Give the Kids a Break
It's time to ease the too-tough, and ill-conceived, sentencing of juveniles.
By Annette Fuentes
Wednesday, February 13, 2008
Vengeance and harsh retribution have been the guiding principles in our treatment of youth in the criminal justice system since the crack-cocaine tinged crime wave of the late 1980s crested and then fell in the mid-1990s. States got tough with laws that allowed the prosecution of juveniles as adults in certain felony crimes, as well as the sentencing of youth convicted of murder-related crimes to life without the chance of parole.
Now a downturn in violent juvenile crime, coupled with more data on the development of the adolescent brain, are prompting some states to rethink whether the harsh punishments still fit the crimes.
The time for change is right, even in cases involving juveniles arrested and convicted of murder and related crimes, such as aiding and abetting a murder. There are rumblings for reform in several statehouses.
In 2006, Colorado led the way by outlawing sentences of life without the possibility of parole for youth offenders. In California, state Sen. Leland Yee just introduced a bill to prohibit such sentences for offenders who were younger than 18 at the time of the crime. His measure would allow judges discretion in sentencing. Absent a national movement for juvenile sentencing reform, the battles are often being waged by individual legislators such as Yee or through grassroots activism in states, such as in Washington, Iowa, Louisiana, Nebraska and Massachusetts.
Why should we change course now?
First, look at crime trends. For a decade, violent and property crimes by juveniles have fallen nationwide. In every category of crime from violent felonies such as homicide and rape, to property crimes of auto theft or robbery, juvenile rates have been steadily falling, according to the federal Bureau of Justice Statistics:
• For murder and non-negligent (not accidental) murder, the number of people under 18 arrested dropped from 1,224 in 1997 to 710 in 2006. That's a 42% decline. For those over 18, there was a 13% dip.
• Youth arrests for theft fell 45%; for aggravated assault, by 21%; auto thefts, by 53%.
• Arrests of young people for violent crimes fell by 20% from 1997 to 2006.
Experts see various reasons for the dramatic drop: the end of the crack-cocaine epidemic and its attendant violence; effective policing strategies in major urban areas, especially those that focused on illegal gun possession; and generally rosier economic times.
But it was during the height of the earlier crime wave that today's laws were crafted. Criminologists warned of a new breed of juvenile offender, dubbed "superpredator" by John Dilulio, who would bring a "blood bath" of violent crime, according to James Alan Fox. That hysteria proved wrong, as evidenced by the falling crime rates among adolescents and youth.
Biological reasons also provide a strong basis for reform. Current research has identified critical differences between the young brain and the adult one, especially in terms of decision-making skills and impulse control.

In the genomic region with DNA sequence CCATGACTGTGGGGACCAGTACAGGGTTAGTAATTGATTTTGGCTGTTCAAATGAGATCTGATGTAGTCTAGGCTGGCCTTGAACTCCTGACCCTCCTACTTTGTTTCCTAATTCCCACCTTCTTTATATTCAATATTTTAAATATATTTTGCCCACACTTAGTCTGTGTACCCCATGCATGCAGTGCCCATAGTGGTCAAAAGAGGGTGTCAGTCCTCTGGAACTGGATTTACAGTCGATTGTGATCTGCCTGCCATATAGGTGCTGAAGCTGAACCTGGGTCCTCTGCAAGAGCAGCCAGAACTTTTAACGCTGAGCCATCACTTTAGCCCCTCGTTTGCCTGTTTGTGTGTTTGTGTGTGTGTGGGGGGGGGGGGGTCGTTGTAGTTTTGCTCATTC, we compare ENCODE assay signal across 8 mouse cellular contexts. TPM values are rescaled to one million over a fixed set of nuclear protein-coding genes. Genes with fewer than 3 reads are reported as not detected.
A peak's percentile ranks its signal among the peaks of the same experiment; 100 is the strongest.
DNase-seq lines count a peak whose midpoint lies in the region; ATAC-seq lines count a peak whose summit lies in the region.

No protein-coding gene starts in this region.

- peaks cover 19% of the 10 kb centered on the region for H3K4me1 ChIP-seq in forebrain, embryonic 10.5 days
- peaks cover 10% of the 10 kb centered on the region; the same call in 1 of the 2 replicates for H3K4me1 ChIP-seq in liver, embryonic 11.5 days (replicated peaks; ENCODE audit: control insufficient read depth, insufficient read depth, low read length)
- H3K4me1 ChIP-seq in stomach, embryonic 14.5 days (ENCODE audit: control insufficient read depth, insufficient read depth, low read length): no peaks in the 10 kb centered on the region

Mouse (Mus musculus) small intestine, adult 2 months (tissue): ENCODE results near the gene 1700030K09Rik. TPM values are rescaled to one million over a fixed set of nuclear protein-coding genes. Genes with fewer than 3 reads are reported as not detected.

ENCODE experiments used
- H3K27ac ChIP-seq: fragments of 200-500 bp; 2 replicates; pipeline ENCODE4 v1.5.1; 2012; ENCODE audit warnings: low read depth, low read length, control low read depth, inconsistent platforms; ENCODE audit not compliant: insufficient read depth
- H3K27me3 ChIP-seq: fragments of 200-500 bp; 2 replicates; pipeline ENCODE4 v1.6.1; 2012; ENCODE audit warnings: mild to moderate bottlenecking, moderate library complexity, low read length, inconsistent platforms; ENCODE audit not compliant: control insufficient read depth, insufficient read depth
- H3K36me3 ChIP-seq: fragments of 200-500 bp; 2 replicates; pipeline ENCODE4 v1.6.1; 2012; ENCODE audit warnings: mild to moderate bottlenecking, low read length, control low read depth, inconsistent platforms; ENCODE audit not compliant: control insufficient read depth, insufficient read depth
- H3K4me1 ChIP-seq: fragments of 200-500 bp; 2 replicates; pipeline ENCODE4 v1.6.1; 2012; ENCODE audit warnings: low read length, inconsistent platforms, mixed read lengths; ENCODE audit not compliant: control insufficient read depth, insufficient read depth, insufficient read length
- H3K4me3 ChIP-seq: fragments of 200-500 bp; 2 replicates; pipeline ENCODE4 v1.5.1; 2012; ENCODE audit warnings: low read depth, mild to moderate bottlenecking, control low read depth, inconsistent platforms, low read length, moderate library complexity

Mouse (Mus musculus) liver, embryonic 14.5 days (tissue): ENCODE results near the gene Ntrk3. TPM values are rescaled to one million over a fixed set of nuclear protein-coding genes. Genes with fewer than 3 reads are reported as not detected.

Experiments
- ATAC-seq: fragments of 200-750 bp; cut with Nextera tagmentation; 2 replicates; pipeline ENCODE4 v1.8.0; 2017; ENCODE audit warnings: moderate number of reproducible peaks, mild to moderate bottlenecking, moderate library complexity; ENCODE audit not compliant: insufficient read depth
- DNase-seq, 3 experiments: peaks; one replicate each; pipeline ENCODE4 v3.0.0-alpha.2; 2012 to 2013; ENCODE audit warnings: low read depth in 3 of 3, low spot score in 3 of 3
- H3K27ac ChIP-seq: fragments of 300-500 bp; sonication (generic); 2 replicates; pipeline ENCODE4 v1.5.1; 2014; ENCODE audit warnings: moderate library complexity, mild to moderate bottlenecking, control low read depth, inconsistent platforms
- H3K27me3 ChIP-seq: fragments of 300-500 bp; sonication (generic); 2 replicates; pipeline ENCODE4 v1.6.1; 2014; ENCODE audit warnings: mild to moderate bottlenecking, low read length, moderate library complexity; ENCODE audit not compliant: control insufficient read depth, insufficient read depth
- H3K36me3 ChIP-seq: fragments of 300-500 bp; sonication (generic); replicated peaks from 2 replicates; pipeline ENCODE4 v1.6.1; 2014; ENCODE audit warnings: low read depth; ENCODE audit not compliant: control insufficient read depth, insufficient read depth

These adolescent development issues are what prompted Sen. Yee to spearhead reform in his state. Yee, a child psychologist, told The Oakland Tribune: "Adolescent impulse control, planning and critical thinking skills are still not yet fully developed. Children have an extraordinary capacity for rehabilitation."
Still not convinced? Human Rights Watch provides a sobering analysis in its recent report titled, "When I die, that's when they'll send me home." It reveals that in California, 227 people in prison today were sentenced to life without parole when they were juveniles, and all but four were sentenced since that state passed its sentencing law in 1990. Of those, 45% did not commit the actual murder. They were convicted as accessories to murder, often as lookouts during a robbery gone awry.
Another argument for reform: According to data from the Office of Juvenile Justice and Delinquency Prevention at the Department of Justice, about two-thirds of youth ages 16-17 who committed crimes as juveniles including assaults, theft, and vandalism did not commit crimes into their early adult years, ages 18-19.
Advocates for crime victims have staunchly opposed sentencing reforms such as Yee's, and that's understandable, says Elizabeth Calvin, co-author of the Human Rights Watch report.
"What makes it difficult when you are talking about a crime like murder, which is so horrible and causes so much pain to families and communities, is that it doesn't help their pain if the offender is a juvenile," Calvin says. "But sentencing laws and how we treat our young say a lot about our society."
In some cases, youth convicted of brutal crimes might not be deserving of consideration. But at a minimum, for those 45% identified by the report as convicted of accessory to murder, there is every reason to believe redemption is possible.
Justice strategies for juveniles conceived during a crime-wave hysteria shouldn't become the template for our society, and life-without-parole sentencing is a good place to start.
Let's replace Old Testament retribution with New Testament redemption. After all, if young people don't deserve a second chance, does anyone?
Annette Fuentes is an adjunct professor at the Columbia University Graduate School of Journalism and a member of USA TODAY's board of contributors.